Monday, January 31, 2005

Huzzah of the day

Moose Drool Brown Ale. The Big Sky Brewing classic (along with at least one other member of the line-up, Scape Goat Pale Ale) is finally available in Northern California. Go now, get thee to a BevMo.

Just don't try this with PBR

Beer and aging. This was the subject of a recent discussion prompted by the purchase of a four-pack of North Coast Brewing's Old Stock Ale. It's rare, to say the least, to pick up a pack of beer at your local grocery store with a label reading, "We suggest a year's cellaring to let the complex flavors develop, but the longer you wait, the greater the drinking enjoyment. " Certainly not appealing as Super Bowl fare, for sure, but not terribly surprising from a brewery that's brought us Old Rasputin Imperial Stout, PranQster Golden Style Belgian Ale, and Anniversary XVI.
Whereas something along the lines of a vintage beer tasting isn't what most people have in mind, it's still worth considering the value of aging robust beers with the aim of achieving unique taste profiles unattainable through standard brewing practice.
It seems the two major arenas for aging are with British barleywines and "old" ales, and high gravity Belgian ales. Beers like Fuller's Vintage Ale and O'Hanlon's Thomas Hardy's ale are prime candidates for "drink one now, save one for 2010" in that the heavy maltiness in these big British beers is initially offset by very high hopping rates - hence, a very bitter initial brew. Over time, though, hop bitterness fades, and the end result is something wholly other. Plum, sherry, port, and dark spice notes all crop up over time and take over what was once a much more one-dimensional taste profile.
Same goes for the Belgians, with one exception. High gravity Belgian ales tend to lean on the sweeter side, rather than trying to maintain that essentially British concept of sweet/bitter balance. Typically, it's the maturation of the esters produced by high-temperature fermentations and phenolic yeast strains, along with the use of spices and peculiar adjuncts which generate the mysterious flavor profiles of aged Belgian ales. Duvel's Laurent DeMuynck commented at the 2003 International Beer Festival in San Francisco on his fascination with seeing how a case of Brewery Ommegang's Three Philosophers Quadrupel which he had stashed under his desk after the first bottling was changing over the years, commenting spcifically on how the cherry profile from the blended lambic was receding into a whole new flavor that he couldn't quite explain.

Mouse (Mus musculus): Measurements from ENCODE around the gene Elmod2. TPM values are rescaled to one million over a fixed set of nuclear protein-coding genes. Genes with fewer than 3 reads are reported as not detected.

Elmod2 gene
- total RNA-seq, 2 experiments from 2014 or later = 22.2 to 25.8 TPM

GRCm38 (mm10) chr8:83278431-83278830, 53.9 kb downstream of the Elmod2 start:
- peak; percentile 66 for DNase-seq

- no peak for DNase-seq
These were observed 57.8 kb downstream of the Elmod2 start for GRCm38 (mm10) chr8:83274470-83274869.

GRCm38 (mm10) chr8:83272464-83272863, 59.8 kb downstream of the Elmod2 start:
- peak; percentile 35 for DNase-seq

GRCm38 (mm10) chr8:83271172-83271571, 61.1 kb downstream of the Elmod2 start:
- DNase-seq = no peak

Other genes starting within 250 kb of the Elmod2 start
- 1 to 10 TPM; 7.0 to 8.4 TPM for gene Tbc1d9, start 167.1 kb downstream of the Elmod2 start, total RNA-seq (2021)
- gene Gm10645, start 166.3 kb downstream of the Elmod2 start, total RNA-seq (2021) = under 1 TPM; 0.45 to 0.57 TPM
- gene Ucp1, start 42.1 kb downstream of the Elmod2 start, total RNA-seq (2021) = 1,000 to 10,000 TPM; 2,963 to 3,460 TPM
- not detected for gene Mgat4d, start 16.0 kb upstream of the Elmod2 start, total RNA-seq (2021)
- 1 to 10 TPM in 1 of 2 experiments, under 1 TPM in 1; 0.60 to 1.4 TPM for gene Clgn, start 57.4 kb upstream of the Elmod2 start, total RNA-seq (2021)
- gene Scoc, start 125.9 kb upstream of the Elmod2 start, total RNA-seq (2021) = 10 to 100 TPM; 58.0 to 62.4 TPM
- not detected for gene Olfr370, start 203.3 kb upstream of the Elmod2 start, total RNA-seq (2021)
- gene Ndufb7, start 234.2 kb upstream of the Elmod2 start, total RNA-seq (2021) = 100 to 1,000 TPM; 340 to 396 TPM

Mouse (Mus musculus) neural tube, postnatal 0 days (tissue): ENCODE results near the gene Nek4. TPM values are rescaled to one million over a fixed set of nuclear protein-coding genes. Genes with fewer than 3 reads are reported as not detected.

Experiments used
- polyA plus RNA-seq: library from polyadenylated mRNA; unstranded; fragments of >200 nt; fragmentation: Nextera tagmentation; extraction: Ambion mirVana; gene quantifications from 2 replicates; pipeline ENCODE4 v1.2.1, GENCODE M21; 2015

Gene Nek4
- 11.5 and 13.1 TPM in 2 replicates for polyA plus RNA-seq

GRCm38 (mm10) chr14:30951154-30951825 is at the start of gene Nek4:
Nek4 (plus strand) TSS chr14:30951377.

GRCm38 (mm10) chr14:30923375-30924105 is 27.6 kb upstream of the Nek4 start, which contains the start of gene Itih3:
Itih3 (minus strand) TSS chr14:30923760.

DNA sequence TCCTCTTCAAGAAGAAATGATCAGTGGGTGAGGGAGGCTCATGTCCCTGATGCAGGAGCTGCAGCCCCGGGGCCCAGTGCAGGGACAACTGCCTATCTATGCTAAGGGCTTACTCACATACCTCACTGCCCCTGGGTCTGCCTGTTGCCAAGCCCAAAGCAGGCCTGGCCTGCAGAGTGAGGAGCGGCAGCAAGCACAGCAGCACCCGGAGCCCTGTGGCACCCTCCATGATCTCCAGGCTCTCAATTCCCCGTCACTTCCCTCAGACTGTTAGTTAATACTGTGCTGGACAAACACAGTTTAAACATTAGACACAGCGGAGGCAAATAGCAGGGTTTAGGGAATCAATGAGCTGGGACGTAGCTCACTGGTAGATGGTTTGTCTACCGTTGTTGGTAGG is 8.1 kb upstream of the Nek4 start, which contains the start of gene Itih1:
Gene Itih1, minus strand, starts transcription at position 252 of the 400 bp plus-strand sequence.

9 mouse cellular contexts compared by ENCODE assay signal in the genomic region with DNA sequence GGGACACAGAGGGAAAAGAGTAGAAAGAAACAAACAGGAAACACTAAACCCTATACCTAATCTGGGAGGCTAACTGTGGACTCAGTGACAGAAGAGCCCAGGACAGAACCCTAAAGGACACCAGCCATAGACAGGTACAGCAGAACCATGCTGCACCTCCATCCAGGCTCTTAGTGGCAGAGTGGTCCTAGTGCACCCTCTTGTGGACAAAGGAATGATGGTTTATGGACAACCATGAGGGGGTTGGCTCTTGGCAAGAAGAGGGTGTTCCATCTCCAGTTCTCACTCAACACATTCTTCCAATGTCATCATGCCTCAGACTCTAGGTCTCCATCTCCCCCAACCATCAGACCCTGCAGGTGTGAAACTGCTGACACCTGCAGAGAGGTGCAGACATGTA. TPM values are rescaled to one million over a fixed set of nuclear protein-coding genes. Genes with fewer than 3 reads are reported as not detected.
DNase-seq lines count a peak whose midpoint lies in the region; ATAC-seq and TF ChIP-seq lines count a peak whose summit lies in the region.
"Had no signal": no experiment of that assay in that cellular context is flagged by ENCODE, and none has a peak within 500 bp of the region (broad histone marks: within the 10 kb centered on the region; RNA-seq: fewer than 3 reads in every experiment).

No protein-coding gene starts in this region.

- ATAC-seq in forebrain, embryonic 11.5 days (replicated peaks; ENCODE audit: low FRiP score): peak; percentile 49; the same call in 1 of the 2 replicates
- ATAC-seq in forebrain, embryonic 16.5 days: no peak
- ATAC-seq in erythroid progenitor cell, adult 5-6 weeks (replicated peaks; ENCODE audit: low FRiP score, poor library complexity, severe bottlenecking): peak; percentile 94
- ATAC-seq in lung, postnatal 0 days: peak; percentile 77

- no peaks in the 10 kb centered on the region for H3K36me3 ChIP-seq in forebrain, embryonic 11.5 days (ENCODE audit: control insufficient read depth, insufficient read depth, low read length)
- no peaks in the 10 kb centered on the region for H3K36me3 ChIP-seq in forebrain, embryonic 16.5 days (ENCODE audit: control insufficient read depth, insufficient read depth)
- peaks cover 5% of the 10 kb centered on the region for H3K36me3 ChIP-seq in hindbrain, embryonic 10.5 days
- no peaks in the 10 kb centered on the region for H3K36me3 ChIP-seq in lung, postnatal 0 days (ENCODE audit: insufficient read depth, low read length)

Of course, I'm generalizing quite a bit here - not to mention just scratching the surface of the potentials of aging beer in the same way one would age wine. Given similar circumstances - cool, even temperature, dark, and moderately high humidity - there's no reason not to put some bottles away for a future tasting. Just be sure to keep some sort of log to see how they all compare in the end. Of course, you'll want to have something on hand to drink while you're waiting...

Saturday, January 29, 2005

The hop crown will be mine!

I have a soft spot for Belgian beers. A very soft, very squishy spot that demands a decent percentage of my paycheck to indulge.
It takes three years for the children of Poperinge to shake themselves free from the nightmares of the Hop Festival and its viciously exacting parading technique (the total length of the pageant is 3 540 m; participants marching at 2 km per hour, are thus on their way for 1h52' and give you an uninterrupted show piece of 56', etc.). Nevertheless, this coming September, those little tykes will once again transform into "a survey of the friends and enemies of the hop plant: hundreds of cheerful children, disguised as caterpillar, butterfly, red spider, dragon-fly, ladybird will provoke a spontaneous applause." I, for one, am always eager to be provoked into do something spontaneous, so this autumn we're off to Poperinge so that I may claim my hop crown at the 2005 Hop Pageant.
Anyone who's had a fresh glass of Poperinge Hommel ale would understand the urge to run headlong into the very fields of pre-harvest hops which add their noble characteristics to a vast array of Belgian and German beers. But truly, it's travel tales like this classic from the Alström brothers that really set my sights on spending one of those "big" birthdays so far from most people's idea of a fantasy vacation. Not that I expect to see the flying Chouffe. But at least I'll have the theme song on the car stereo while I'm cruising through Wallonia.